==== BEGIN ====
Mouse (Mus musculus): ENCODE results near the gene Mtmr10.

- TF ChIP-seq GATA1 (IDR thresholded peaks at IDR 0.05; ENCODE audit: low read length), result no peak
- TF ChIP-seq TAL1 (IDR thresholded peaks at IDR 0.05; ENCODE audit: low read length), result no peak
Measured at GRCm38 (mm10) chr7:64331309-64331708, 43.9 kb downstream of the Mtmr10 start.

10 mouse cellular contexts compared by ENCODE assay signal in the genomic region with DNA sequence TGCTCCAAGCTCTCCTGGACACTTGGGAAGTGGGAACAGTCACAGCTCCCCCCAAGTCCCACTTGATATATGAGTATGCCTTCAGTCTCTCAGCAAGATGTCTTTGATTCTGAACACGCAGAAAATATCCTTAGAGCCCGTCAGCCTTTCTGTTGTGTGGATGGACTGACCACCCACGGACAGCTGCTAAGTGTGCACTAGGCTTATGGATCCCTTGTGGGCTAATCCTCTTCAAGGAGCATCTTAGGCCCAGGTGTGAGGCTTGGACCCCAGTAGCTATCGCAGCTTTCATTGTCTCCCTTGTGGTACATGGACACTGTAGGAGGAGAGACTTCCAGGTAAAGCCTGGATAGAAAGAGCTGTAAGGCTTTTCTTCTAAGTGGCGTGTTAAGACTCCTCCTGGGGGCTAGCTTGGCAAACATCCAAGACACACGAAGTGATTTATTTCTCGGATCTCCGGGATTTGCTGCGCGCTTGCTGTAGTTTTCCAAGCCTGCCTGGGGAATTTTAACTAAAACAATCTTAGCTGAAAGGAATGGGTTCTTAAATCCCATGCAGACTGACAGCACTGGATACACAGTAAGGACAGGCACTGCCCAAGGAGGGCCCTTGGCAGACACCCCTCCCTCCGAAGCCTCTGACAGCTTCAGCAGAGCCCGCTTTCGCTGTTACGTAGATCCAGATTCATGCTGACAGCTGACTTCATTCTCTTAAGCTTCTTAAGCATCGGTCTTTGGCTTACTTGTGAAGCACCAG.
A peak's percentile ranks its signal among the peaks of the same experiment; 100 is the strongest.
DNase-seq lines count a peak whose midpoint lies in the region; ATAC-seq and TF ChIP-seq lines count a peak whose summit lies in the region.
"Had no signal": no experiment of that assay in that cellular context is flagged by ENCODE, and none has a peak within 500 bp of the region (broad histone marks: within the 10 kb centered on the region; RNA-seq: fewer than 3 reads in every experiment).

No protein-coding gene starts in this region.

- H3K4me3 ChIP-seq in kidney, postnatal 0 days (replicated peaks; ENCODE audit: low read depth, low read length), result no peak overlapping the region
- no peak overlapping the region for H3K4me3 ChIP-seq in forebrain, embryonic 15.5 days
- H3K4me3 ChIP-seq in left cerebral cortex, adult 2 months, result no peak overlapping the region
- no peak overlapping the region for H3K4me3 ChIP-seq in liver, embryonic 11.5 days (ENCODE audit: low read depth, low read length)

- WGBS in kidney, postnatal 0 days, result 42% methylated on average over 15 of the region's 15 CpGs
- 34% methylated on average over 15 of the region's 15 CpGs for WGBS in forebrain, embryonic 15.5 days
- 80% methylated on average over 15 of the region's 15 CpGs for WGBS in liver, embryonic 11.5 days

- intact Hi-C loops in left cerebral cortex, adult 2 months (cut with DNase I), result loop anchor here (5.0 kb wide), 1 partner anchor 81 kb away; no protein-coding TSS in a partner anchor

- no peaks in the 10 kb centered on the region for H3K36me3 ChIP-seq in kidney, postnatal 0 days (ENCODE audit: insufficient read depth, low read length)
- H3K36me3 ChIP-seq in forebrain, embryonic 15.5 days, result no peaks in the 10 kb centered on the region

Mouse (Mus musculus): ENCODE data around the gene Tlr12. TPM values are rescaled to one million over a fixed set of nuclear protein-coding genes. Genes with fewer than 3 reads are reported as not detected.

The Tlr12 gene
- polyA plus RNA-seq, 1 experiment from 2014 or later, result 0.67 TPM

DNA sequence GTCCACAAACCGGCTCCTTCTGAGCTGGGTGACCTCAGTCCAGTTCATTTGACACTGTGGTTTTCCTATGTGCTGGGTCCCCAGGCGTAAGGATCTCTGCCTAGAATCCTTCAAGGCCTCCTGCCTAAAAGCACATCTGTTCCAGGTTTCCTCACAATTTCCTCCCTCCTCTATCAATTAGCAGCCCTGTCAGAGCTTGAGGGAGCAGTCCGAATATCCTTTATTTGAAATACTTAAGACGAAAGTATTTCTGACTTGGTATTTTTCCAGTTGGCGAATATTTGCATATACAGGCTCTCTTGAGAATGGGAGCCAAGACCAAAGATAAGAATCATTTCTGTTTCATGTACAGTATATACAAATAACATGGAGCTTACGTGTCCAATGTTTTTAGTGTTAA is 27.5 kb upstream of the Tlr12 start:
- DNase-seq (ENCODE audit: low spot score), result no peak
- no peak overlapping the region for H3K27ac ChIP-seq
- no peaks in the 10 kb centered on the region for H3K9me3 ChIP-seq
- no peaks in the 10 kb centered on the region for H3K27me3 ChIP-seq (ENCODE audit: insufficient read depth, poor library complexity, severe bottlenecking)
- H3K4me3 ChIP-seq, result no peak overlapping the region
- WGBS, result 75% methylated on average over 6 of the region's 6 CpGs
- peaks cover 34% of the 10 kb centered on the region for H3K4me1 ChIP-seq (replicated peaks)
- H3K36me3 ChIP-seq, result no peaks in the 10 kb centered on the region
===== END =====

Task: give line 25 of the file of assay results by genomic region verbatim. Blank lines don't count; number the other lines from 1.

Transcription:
- no peak overlapping the region for H3K27ac ChIP-seq